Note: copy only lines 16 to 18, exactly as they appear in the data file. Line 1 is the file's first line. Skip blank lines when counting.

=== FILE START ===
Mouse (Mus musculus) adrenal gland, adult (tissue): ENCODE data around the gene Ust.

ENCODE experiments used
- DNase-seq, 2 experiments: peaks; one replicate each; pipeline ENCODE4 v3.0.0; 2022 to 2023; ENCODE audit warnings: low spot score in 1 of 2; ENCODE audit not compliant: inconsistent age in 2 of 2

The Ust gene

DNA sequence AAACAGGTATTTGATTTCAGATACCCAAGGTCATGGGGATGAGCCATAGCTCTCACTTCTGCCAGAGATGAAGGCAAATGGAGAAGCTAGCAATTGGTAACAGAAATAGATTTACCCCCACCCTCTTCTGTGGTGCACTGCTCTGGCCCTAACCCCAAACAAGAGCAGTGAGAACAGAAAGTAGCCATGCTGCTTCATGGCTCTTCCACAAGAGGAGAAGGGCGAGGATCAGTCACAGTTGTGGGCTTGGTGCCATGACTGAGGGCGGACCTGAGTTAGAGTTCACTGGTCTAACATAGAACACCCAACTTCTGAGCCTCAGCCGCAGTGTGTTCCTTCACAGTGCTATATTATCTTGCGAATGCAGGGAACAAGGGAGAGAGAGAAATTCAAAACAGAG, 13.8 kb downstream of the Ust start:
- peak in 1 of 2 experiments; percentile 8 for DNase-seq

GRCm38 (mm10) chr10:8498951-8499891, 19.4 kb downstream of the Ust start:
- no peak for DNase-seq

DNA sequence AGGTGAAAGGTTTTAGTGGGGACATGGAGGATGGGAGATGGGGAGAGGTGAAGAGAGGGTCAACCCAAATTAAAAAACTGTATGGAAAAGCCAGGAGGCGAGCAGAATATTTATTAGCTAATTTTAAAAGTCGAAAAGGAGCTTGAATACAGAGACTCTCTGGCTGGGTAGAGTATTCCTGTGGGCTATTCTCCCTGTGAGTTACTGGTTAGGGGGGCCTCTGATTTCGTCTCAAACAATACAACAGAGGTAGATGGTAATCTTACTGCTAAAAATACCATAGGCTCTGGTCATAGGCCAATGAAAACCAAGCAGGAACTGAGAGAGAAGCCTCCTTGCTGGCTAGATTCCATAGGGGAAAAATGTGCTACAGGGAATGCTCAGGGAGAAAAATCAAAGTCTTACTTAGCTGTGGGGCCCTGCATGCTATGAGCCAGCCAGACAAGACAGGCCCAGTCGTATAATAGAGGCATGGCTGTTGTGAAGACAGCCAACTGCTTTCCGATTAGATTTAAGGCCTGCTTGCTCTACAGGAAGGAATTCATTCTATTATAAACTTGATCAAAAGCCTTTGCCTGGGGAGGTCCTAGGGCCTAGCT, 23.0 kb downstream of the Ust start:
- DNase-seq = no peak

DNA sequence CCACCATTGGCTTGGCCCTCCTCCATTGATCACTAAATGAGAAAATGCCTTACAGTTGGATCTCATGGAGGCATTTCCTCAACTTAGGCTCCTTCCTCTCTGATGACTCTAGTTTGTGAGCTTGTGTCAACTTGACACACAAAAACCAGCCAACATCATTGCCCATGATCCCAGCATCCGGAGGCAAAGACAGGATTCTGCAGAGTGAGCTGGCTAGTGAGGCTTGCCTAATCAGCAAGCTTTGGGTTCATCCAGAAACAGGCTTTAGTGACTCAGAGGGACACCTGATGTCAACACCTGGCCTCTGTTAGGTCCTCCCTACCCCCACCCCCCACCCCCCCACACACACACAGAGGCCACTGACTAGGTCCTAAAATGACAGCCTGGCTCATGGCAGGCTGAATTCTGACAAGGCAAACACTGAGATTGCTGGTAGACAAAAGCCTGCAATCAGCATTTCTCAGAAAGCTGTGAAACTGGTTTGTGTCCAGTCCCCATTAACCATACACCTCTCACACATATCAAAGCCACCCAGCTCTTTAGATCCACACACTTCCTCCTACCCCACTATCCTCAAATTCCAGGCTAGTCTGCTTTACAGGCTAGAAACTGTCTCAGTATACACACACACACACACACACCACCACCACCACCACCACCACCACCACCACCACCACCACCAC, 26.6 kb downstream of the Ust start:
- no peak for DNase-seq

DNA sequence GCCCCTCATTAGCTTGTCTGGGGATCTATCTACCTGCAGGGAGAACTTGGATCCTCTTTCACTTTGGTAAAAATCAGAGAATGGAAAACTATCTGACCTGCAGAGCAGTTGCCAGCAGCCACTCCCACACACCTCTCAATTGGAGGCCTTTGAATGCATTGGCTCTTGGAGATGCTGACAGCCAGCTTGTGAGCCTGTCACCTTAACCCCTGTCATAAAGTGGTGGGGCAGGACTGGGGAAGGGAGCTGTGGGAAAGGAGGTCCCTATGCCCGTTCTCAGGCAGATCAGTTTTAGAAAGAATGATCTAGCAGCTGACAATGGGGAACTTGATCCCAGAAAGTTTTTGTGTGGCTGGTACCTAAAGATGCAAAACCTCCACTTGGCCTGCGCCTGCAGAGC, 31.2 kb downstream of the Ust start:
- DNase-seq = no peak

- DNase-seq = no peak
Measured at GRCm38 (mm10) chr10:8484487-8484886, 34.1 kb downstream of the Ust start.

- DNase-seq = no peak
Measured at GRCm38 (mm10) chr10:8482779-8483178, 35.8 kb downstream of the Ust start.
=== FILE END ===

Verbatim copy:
Measured at GRCm38 (mm10) chr10:8484487-8484886, 34.1 kb downstream of the Ust start.

- DNase-seq = no peak
Measured at GRCm38 (mm10) chr10:8482779-8483178, 35.8 kb downstream of the Ust start.